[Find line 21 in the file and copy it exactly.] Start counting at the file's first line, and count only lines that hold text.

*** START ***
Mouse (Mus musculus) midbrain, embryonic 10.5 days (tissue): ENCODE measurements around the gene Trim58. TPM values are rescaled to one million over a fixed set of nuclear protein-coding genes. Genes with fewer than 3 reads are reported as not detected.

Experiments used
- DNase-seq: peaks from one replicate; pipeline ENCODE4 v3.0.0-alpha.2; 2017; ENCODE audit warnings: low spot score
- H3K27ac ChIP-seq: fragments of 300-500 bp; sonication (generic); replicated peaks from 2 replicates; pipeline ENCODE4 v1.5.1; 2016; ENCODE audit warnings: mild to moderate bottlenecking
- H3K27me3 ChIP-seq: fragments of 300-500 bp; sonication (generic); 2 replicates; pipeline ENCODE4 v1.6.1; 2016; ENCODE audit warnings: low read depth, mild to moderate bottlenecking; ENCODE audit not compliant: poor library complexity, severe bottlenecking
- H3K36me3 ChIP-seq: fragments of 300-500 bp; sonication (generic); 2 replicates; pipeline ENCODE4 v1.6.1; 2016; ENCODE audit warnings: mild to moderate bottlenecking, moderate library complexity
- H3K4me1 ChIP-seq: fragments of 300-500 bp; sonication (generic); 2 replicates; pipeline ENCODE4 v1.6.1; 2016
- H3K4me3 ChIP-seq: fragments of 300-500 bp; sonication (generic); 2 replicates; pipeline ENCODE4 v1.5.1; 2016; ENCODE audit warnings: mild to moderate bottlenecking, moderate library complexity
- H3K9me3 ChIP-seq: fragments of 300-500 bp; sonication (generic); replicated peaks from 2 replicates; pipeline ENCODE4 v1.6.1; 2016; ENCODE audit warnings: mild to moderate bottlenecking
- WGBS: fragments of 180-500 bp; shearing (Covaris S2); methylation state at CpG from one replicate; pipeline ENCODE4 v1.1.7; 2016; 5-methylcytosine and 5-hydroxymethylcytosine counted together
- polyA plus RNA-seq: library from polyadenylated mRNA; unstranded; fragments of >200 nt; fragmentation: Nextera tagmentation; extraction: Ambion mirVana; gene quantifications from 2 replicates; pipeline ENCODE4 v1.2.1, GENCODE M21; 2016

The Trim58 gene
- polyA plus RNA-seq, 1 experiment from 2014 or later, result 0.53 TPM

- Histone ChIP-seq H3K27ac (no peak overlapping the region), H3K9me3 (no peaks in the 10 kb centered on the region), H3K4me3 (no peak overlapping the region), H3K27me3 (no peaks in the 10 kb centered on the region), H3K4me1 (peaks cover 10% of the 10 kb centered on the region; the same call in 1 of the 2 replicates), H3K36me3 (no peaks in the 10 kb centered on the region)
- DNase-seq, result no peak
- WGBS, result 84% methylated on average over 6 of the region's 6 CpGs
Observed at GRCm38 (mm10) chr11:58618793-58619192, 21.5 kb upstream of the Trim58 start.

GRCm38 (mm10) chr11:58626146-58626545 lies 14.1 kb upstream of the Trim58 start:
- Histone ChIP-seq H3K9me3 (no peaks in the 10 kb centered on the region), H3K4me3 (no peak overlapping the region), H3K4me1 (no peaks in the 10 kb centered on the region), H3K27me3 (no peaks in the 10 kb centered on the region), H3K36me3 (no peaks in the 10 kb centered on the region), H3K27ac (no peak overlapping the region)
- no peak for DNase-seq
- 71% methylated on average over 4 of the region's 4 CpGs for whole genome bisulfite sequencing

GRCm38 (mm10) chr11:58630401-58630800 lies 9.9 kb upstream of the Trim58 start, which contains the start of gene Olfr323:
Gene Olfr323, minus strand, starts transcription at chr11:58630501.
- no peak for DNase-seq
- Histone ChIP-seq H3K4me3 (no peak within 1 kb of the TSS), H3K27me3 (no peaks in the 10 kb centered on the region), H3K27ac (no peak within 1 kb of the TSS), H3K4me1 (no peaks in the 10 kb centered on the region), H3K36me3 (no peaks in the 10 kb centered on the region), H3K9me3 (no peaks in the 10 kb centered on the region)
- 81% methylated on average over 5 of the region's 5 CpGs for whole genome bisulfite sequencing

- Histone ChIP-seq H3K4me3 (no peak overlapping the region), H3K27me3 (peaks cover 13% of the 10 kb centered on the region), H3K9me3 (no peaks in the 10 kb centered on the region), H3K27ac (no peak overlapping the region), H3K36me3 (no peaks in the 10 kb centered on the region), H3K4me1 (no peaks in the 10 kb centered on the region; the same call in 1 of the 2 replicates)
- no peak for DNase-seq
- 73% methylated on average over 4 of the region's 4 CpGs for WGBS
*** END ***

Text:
- 71% methylated on average over 4 of the region's 4 CpGs for whole genome bisulfite sequencing